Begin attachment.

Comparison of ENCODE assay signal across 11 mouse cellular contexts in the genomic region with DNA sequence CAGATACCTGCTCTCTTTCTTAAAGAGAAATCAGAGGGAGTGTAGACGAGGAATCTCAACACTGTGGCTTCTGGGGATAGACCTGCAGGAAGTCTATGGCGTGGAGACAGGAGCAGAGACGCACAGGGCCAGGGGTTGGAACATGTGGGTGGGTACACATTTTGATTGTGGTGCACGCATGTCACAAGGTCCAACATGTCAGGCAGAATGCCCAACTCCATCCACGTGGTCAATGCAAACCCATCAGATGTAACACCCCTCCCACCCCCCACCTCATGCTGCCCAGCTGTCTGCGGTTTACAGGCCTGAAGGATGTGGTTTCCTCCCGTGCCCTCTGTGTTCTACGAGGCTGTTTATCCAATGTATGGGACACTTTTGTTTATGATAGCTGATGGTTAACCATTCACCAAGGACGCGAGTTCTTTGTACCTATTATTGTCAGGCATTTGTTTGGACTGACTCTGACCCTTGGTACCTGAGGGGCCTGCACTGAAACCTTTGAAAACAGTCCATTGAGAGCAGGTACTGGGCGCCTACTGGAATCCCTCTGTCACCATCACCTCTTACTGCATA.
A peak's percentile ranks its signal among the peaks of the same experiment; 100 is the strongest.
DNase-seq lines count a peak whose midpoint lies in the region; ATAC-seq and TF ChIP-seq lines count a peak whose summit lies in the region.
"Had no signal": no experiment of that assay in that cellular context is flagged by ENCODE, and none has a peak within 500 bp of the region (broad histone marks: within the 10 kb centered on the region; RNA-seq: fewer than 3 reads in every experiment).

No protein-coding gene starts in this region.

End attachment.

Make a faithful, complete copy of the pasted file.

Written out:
Comparison of ENCODE assay signal across 11 mouse cellular contexts in the genomic region with DNA sequence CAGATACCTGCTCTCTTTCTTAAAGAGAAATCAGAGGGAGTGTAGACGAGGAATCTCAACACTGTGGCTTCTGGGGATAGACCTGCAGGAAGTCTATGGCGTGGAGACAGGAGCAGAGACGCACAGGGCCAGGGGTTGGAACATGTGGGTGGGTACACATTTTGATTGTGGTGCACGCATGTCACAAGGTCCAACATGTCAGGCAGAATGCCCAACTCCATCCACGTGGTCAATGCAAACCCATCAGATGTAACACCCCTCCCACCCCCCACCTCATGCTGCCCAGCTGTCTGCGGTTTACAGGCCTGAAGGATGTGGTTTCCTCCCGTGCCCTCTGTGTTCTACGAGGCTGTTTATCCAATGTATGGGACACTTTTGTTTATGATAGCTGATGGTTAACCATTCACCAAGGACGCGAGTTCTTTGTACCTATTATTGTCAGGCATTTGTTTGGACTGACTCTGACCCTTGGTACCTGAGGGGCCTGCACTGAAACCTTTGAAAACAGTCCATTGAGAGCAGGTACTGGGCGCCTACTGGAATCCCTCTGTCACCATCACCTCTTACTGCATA.
A peak's percentile ranks its signal among the peaks of the same experiment; 100 is the strongest.
DNase-seq lines count a peak whose midpoint lies in the region; ATAC-seq and TF ChIP-seq lines count a peak whose summit lies in the region.
"Had no signal": no experiment of that assay in that cellular context is flagged by ENCODE, and none has a peak within 500 bp of the region (broad histone marks: within the 10 kb centered on the region; RNA-seq: fewer than 3 reads in every experiment).

No protein-coding gene starts in this region.